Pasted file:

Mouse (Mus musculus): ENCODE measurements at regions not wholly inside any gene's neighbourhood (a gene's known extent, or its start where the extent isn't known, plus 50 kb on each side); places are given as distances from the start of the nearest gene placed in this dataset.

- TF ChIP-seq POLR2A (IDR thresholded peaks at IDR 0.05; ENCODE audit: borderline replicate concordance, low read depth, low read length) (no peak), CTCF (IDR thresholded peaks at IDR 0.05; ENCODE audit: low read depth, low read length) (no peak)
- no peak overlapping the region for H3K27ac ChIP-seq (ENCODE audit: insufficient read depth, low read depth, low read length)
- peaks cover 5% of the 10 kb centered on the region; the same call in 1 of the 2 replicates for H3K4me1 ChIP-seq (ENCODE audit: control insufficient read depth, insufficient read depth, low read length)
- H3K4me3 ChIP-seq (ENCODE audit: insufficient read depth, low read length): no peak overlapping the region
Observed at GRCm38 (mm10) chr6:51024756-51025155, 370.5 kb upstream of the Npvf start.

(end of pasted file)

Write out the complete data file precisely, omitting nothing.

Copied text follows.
Mouse (Mus musculus): ENCODE measurements at regions not wholly inside any gene's neighbourhood (a gene's known extent, or its start where the extent isn't known, plus 50 kb on each side); places are given as distances from the start of the nearest gene placed in this dataset.

- TF ChIP-seq POLR2A (IDR thresholded peaks at IDR 0.05; ENCODE audit: borderline replicate concordance, low read depth, low read length) (no peak), CTCF (IDR thresholded peaks at IDR 0.05; ENCODE audit: low read depth, low read length) (no peak)
- no peak overlapping the region for H3K27ac ChIP-seq (ENCODE audit: insufficient read depth, low read depth, low read length)
- peaks cover 5% of the 10 kb centered on the region; the same call in 1 of the 2 replicates for H3K4me1 ChIP-seq (ENCODE audit: control insufficient read depth, insufficient read depth, low read length)
- H3K4me3 ChIP-seq (ENCODE audit: insufficient read depth, low read length): no peak overlapping the region
Observed at GRCm38 (mm10) chr6:51024756-51025155, 370.5 kb upstream of the Npvf start.